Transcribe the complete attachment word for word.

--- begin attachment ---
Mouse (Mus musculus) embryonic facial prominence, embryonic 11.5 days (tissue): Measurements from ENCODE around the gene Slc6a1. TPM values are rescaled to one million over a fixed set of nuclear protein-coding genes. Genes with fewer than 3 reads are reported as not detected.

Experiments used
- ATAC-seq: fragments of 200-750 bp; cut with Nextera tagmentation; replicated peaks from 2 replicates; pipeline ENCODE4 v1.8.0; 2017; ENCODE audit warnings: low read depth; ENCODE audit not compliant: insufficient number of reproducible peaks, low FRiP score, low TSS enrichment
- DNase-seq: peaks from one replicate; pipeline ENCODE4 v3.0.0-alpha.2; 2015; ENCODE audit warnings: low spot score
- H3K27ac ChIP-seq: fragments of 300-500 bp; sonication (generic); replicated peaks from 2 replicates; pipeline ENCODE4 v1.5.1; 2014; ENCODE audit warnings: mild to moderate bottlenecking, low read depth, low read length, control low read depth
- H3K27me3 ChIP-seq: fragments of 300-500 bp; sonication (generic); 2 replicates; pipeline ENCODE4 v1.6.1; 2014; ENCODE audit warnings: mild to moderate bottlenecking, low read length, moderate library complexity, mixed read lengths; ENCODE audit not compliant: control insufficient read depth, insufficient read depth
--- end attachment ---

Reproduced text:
Mouse (Mus musculus) embryonic facial prominence, embryonic 11.5 days (tissue): Measurements from ENCODE around the gene Slc6a1. TPM values are rescaled to one million over a fixed set of nuclear protein-coding genes. Genes with fewer than 3 reads are reported as not detected.

Experiments used
- ATAC-seq: fragments of 200-750 bp; cut with Nextera tagmentation; replicated peaks from 2 replicates; pipeline ENCODE4 v1.8.0; 2017; ENCODE audit warnings: low read depth; ENCODE audit not compliant: insufficient number of reproducible peaks, low FRiP score, low TSS enrichment
- DNase-seq: peaks from one replicate; pipeline ENCODE4 v3.0.0-alpha.2; 2015; ENCODE audit warnings: low spot score
- H3K27ac ChIP-seq: fragments of 300-500 bp; sonication (generic); replicated peaks from 2 replicates; pipeline ENCODE4 v1.5.1; 2014; ENCODE audit warnings: mild to moderate bottlenecking, low read depth, low read length, control low read depth
- H3K27me3 ChIP-seq: fragments of 300-500 bp; sonication (generic); 2 replicates; pipeline ENCODE4 v1.6.1; 2014; ENCODE audit warnings: mild to moderate bottlenecking, low read length, moderate library complexity, mixed read lengths; ENCODE audit not compliant: control insufficient read depth, insufficient read depth